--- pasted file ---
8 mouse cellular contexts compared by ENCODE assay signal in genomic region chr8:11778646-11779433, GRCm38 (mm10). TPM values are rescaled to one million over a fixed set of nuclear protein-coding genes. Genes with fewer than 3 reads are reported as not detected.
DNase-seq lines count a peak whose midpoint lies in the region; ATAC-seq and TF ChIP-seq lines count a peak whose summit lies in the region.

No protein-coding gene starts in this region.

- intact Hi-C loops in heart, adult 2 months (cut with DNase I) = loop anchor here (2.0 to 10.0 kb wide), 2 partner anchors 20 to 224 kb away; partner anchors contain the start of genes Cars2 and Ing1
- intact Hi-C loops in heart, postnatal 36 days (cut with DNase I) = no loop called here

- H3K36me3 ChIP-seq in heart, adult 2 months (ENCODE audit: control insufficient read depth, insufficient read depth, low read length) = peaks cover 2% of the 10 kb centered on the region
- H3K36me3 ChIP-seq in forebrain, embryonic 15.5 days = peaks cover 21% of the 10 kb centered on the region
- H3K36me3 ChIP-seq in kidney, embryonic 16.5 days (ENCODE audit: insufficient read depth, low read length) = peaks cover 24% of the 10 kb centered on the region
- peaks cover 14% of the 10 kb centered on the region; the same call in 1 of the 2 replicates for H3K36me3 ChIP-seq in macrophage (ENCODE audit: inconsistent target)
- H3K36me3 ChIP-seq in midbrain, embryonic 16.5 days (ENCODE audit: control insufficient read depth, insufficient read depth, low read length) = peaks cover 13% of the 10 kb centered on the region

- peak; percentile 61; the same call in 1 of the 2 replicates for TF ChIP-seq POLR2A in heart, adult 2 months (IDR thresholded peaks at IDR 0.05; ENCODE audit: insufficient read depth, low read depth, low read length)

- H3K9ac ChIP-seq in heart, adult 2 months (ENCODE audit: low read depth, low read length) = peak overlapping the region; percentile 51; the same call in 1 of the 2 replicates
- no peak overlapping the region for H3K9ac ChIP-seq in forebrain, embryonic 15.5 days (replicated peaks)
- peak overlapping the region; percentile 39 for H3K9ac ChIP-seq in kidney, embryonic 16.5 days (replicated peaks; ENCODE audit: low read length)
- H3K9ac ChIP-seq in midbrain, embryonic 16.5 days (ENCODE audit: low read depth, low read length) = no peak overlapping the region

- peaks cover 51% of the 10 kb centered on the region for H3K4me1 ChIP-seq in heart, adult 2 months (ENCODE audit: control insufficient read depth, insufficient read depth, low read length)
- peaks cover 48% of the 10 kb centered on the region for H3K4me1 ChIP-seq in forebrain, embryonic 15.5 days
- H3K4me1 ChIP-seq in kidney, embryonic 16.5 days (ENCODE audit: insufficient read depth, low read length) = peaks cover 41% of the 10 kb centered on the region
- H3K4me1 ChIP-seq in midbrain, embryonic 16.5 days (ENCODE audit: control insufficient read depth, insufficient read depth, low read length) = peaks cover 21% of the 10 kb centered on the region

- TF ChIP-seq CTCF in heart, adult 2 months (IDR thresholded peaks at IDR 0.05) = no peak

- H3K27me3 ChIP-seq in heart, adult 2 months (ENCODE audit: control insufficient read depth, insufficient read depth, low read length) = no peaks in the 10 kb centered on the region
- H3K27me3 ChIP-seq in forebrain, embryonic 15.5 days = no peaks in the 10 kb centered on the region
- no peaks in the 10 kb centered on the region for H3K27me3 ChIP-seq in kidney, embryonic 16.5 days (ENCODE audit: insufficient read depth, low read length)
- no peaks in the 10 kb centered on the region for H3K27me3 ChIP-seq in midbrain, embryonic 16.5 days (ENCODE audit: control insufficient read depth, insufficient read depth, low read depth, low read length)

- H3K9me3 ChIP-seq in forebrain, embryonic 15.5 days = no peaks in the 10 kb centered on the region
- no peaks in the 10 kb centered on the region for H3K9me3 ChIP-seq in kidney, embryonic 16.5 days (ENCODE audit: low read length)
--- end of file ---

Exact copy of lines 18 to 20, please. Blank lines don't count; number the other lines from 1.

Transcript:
- H3K4me1 ChIP-seq in kidney, embryonic 16.5 days (ENCODE audit: insufficient read depth, low read length) = peaks cover 41% of the 10 kb centered on the region
- H3K4me1 ChIP-seq in midbrain, embryonic 16.5 days (ENCODE audit: control insufficient read depth, insufficient read depth, low read length) = peaks cover 21% of the 10 kb centered on the region

- TF ChIP-seq CTCF in heart, adult 2 months (IDR thresholded peaks at IDR 0.05) = no peak